“Well, then I’ll be sure to visit the Wyrde Woods again, and thank Sally Whitfield.”

Owen gave me a funny look. “Yes, you do that. If you ever make it back there again.”

Diswelcome part 8 PLEASE DON’T BE BORING

When Salamandra opened the door, she barely glanced at me, focusing on Owen instead.

Although not any of the many warm welcomes I had imagined, I didn’t mind so much, as it gave me an opportunity to stare at her. She was simultaneously familiar, I had – after all – seen her grow and mature since childhood, while at the same time I realised I didn’t know her at all, as if she was a complete stranger.

Salamandra was clad in a dress made from strips of old bed sheets. Her long dark hair was a myriad of braids which seemed to have a life of their own, swaying this way and that, lending her a frighteningly Medusian aspect. She had a broad mouth, with sensuous lips, and compelling oval eyes, but the most fascinating aspect of her face was the animation of it, changing continuously to convey a kaleidoscope of emotions and moods.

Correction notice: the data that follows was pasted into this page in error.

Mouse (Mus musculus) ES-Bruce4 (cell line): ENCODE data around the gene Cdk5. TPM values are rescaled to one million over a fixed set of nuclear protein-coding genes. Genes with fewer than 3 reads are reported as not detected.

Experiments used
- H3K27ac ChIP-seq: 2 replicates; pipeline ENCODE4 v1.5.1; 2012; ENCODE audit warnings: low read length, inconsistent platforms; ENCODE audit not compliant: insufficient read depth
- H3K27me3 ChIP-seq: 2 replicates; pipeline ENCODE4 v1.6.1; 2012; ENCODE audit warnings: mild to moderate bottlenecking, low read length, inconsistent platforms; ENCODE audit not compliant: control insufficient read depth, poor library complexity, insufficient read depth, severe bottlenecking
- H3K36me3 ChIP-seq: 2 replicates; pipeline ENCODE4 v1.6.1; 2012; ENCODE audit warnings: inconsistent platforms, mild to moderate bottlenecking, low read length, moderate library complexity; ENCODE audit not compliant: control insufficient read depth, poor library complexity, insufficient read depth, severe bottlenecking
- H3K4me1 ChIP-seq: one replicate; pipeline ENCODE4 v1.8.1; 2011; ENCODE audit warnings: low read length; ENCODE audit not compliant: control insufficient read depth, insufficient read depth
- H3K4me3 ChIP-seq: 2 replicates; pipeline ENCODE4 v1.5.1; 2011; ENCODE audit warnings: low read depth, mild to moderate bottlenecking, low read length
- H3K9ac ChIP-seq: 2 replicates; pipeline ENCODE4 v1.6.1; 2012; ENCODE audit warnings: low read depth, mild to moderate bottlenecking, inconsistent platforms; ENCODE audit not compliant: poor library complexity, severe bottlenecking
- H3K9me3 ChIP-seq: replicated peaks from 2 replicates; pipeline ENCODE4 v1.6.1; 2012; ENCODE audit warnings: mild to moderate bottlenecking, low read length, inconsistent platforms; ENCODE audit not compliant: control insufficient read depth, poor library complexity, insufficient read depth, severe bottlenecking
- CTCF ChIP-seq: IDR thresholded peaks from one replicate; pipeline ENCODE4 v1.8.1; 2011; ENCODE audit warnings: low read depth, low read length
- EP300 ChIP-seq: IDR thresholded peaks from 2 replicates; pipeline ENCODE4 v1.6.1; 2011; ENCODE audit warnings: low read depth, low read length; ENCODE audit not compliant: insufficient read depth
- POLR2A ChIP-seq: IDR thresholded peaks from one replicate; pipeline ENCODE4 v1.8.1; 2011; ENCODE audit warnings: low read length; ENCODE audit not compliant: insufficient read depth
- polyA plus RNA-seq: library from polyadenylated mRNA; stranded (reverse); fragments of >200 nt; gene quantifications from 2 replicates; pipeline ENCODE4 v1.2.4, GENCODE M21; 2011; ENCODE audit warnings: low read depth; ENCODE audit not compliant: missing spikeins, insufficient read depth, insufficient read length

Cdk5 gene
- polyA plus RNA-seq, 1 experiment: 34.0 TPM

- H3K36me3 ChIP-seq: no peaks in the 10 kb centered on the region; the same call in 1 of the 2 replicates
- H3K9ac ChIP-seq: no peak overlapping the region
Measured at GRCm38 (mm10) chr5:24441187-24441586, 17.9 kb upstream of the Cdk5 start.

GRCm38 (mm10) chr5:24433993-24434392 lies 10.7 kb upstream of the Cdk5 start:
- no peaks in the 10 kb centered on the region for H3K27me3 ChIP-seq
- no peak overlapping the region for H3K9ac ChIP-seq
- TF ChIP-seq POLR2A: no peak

Helter skelter, hurry skurry.

“Where have you been?” Salamandra asked Owen. “I was in dire need of something more compliant than lighthouse walls to fly stuff at.”

“I’m sorry to have missed it.” Owen apologized, scratching the side of his slightly hooked nose. “There was a Blood Rain…”

Salamandra’s eyes lit up. “Did you get there in time?”

Owen grinned, indicated the basket on his back. “Half a kyte kidney…”

“You’re my hero,” Salamandra purred. She turned to me. “I have no idea who or what you are. Please don’t be boring.”

I managed an: “Er”, as well as an “Um.”